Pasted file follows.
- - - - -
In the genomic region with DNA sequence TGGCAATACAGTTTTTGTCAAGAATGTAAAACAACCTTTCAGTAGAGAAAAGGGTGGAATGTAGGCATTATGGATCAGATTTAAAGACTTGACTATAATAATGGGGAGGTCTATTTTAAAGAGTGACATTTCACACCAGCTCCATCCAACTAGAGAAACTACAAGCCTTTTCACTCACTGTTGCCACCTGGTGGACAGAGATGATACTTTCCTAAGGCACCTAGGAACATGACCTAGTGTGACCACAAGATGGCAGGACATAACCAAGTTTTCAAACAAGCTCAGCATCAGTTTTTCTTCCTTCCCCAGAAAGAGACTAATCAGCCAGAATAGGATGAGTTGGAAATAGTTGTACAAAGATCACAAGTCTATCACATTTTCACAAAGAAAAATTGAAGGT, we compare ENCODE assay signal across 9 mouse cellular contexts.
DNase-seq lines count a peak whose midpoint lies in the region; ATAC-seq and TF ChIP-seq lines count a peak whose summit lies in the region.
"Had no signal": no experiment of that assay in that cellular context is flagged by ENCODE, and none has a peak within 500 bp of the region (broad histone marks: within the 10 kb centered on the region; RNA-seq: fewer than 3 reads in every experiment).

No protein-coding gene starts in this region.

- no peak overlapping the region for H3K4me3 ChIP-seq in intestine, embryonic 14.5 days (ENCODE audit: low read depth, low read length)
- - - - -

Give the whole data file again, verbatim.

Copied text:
In the genomic region with DNA sequence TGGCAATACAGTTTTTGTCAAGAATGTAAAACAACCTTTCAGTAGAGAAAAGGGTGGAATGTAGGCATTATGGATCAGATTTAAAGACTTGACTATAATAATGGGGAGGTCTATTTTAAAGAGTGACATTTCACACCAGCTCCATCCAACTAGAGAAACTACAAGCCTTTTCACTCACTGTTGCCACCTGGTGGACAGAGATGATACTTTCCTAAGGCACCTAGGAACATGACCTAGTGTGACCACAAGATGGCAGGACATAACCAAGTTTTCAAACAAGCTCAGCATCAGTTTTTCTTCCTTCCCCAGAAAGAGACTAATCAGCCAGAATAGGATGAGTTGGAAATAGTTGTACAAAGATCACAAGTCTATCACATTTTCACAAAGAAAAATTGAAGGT, we compare ENCODE assay signal across 9 mouse cellular contexts.
DNase-seq lines count a peak whose midpoint lies in the region; ATAC-seq and TF ChIP-seq lines count a peak whose summit lies in the region.
"Had no signal": no experiment of that assay in that cellular context is flagged by ENCODE, and none has a peak within 500 bp of the region (broad histone marks: within the 10 kb centered on the region; RNA-seq: fewer than 3 reads in every experiment).

No protein-coding gene starts in this region.

- no peak overlapping the region for H3K4me3 ChIP-seq in intestine, embryonic 14.5 days (ENCODE audit: low read depth, low read length)